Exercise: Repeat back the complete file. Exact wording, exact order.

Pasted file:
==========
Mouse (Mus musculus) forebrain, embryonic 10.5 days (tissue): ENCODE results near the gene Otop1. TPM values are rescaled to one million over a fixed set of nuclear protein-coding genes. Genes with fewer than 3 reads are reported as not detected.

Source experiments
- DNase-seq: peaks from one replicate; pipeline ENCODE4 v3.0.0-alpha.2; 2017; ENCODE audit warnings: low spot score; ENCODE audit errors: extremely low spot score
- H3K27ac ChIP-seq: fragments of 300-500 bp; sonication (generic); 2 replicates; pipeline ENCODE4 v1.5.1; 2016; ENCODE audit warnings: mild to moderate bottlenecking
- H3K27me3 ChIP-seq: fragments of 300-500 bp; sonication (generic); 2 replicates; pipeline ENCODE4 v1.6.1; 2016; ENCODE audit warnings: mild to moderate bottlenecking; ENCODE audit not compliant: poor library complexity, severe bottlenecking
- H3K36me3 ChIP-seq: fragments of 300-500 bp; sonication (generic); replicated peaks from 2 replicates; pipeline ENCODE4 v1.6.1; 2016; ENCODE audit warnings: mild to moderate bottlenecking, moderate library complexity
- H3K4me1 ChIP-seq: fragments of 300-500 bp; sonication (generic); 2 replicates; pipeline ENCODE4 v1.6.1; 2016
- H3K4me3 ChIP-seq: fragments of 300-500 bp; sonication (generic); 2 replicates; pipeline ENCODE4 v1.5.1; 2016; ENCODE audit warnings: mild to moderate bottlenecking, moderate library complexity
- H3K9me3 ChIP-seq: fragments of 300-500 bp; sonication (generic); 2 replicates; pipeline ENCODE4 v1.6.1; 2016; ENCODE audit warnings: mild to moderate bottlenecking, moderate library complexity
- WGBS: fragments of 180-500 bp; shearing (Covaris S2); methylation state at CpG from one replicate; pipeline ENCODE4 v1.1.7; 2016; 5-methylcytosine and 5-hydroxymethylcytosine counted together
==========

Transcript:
Mouse (Mus musculus) forebrain, embryonic 10.5 days (tissue): ENCODE results near the gene Otop1. TPM values are rescaled to one million over a fixed set of nuclear protein-coding genes. Genes with fewer than 3 reads are reported as not detected.

Source experiments
- DNase-seq: peaks from one replicate; pipeline ENCODE4 v3.0.0-alpha.2; 2017; ENCODE audit warnings: low spot score; ENCODE audit errors: extremely low spot score
- H3K27ac ChIP-seq: fragments of 300-500 bp; sonication (generic); 2 replicates; pipeline ENCODE4 v1.5.1; 2016; ENCODE audit warnings: mild to moderate bottlenecking
- H3K27me3 ChIP-seq: fragments of 300-500 bp; sonication (generic); 2 replicates; pipeline ENCODE4 v1.6.1; 2016; ENCODE audit warnings: mild to moderate bottlenecking; ENCODE audit not compliant: poor library complexity, severe bottlenecking
- H3K36me3 ChIP-seq: fragments of 300-500 bp; sonication (generic); replicated peaks from 2 replicates; pipeline ENCODE4 v1.6.1; 2016; ENCODE audit warnings: mild to moderate bottlenecking, moderate library complexity
- H3K4me1 ChIP-seq: fragments of 300-500 bp; sonication (generic); 2 replicates; pipeline ENCODE4 v1.6.1; 2016
- H3K4me3 ChIP-seq: fragments of 300-500 bp; sonication (generic); 2 replicates; pipeline ENCODE4 v1.5.1; 2016; ENCODE audit warnings: mild to moderate bottlenecking, moderate library complexity
- H3K9me3 ChIP-seq: fragments of 300-500 bp; sonication (generic); 2 replicates; pipeline ENCODE4 v1.6.1; 2016; ENCODE audit warnings: mild to moderate bottlenecking, moderate library complexity
- WGBS: fragments of 180-500 bp; shearing (Covaris S2); methylation state at CpG from one replicate; pipeline ENCODE4 v1.1.7; 2016; 5-methylcytosine and 5-hydroxymethylcytosine counted together